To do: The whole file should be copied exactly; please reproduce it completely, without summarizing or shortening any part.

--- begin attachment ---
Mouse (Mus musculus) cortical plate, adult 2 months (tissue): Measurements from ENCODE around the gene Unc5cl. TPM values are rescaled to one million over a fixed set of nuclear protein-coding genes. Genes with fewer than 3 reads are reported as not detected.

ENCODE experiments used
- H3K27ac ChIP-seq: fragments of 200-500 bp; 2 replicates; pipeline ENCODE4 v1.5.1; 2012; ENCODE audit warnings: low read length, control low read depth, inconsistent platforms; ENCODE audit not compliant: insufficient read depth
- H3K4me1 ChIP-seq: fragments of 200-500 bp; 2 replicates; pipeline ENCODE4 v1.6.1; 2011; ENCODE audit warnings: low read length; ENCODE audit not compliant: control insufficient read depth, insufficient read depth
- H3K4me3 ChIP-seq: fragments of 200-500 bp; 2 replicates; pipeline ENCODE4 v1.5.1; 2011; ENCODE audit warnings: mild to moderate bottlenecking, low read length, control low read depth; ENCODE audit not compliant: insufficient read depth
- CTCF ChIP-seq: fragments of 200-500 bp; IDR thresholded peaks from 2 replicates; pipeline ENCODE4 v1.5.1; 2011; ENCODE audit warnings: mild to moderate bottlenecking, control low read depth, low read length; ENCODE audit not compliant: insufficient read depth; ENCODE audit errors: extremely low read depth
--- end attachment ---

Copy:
Mouse (Mus musculus) cortical plate, adult 2 months (tissue): Measurements from ENCODE around the gene Unc5cl. TPM values are rescaled to one million over a fixed set of nuclear protein-coding genes. Genes with fewer than 3 reads are reported as not detected.

ENCODE experiments used
- H3K27ac ChIP-seq: fragments of 200-500 bp; 2 replicates; pipeline ENCODE4 v1.5.1; 2012; ENCODE audit warnings: low read length, control low read depth, inconsistent platforms; ENCODE audit not compliant: insufficient read depth
- H3K4me1 ChIP-seq: fragments of 200-500 bp; 2 replicates; pipeline ENCODE4 v1.6.1; 2011; ENCODE audit warnings: low read length; ENCODE audit not compliant: control insufficient read depth, insufficient read depth
- H3K4me3 ChIP-seq: fragments of 200-500 bp; 2 replicates; pipeline ENCODE4 v1.5.1; 2011; ENCODE audit warnings: mild to moderate bottlenecking, low read length, control low read depth; ENCODE audit not compliant: insufficient read depth
- CTCF ChIP-seq: fragments of 200-500 bp; IDR thresholded peaks from 2 replicates; pipeline ENCODE4 v1.5.1; 2011; ENCODE audit warnings: mild to moderate bottlenecking, control low read depth, low read length; ENCODE audit not compliant: insufficient read depth; ENCODE audit errors: extremely low read depth